Cure diarrhea with plantain plant sap and honey

Diarrhoea should not be confused with the frequent passing of stools of normal consistency – this is not diarrhoea. Diarrhoea is instead characterised by abnormally loose or watery stools. Also, breastfed babies often pass loose, pasty stools, which is normal and not diarrhoea.

In Africa, the prevalence of diarrhoeal infection is as high as 18.8 per cent, above the average of 16 per cent, making it one of the worst in the world. It accounts for an annual estimated 2500,000 deaths mainly amongst children under five in Africa, who continue to be the more susceptible mainly because of poor sanitation and hygiene practices.
With over a decade of the practice and promotion of oral rehydration therapy (ORT), diarrhoea is still the second among the causes of child death. In addition, this management option which often fails during high stool output state is also associated with undesirable side effects such as headache, convulsion, stomach cramp, vomiting, constipation and hallucination.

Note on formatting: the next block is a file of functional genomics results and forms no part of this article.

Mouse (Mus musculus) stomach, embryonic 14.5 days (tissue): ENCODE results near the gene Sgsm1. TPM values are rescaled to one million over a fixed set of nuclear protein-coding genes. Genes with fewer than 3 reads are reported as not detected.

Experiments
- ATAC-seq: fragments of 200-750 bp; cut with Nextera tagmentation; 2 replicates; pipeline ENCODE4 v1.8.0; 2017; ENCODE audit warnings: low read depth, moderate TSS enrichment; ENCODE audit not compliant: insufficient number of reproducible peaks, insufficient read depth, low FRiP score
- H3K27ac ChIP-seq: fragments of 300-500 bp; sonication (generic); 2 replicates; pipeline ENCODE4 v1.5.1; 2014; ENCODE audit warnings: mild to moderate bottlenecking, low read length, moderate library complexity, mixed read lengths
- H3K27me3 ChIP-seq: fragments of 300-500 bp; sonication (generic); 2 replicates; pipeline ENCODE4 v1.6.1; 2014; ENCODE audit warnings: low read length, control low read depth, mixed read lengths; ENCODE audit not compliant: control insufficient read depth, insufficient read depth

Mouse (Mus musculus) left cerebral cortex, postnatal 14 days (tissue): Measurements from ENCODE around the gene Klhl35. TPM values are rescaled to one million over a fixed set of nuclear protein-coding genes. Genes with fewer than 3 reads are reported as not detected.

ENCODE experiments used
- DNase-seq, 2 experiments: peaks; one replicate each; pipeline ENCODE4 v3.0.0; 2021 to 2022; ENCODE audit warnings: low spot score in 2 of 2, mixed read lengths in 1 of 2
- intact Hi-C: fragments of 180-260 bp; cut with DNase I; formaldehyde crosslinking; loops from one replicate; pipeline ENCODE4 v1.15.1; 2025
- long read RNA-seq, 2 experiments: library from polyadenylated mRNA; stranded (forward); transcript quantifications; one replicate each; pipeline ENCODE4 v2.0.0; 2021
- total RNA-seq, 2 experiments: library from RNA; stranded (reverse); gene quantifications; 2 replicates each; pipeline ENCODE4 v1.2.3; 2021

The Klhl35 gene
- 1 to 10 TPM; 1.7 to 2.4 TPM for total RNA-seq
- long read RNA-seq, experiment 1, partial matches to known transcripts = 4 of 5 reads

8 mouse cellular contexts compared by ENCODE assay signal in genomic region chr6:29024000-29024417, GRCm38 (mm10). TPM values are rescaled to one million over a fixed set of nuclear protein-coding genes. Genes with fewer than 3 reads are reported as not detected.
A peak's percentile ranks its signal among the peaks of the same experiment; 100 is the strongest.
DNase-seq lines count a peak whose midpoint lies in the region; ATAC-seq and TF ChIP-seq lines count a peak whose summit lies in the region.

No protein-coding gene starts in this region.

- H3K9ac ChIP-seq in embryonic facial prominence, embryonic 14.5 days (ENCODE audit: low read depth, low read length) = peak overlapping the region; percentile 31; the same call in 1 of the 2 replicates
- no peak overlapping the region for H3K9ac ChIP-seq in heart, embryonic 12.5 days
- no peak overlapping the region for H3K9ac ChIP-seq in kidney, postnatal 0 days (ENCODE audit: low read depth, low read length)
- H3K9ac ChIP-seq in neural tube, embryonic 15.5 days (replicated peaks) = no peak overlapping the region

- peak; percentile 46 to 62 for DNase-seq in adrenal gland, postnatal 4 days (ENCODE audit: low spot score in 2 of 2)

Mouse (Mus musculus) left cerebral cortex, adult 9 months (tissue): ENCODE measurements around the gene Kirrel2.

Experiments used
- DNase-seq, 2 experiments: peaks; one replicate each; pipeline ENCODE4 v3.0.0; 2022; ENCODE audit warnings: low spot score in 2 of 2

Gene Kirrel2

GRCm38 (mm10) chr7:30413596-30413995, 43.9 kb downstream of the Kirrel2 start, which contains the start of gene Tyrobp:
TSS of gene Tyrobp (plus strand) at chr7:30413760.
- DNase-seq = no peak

Consequently, attention is now being shifted to alternatives in medicinal plants for the management of the disease.
Various parts of the plantain plant have been useful in the management of several ailments. For example, a cold infusion of the root is used to treat venereal diseases, anaemia, scabies, leprosy, and skin diseases.
The fruit is consumed as food and used as tonic, worm expeller, diuretic, and aphrodisiac, while the leafy juice was reported to be used in the treatment of fresh wounds, cuts, insect and snake bites. The leaves have also been used for managing cold, bronchitis, and eye infections.
 Furthermore, its sap has also been researched to be useful as a remedy for diarrhoea, and  dysentery..
 In an animal study, the researchers found that the sap significantly prolonged the onset time of diarrhoea, decreased the number, fresh weight, and water content of feaces, and increased the inhibition of defecations.
They found that the reductions exhibited by the 1.0 mL of the sap were more than the other dose levels and also compared favourably with those administered the reference drug for diarrhoea, loperamide.
The 2015 study published in the journal, Evidence Based Complement Alternative Medicine, involved researchers at the University of Ilorin,

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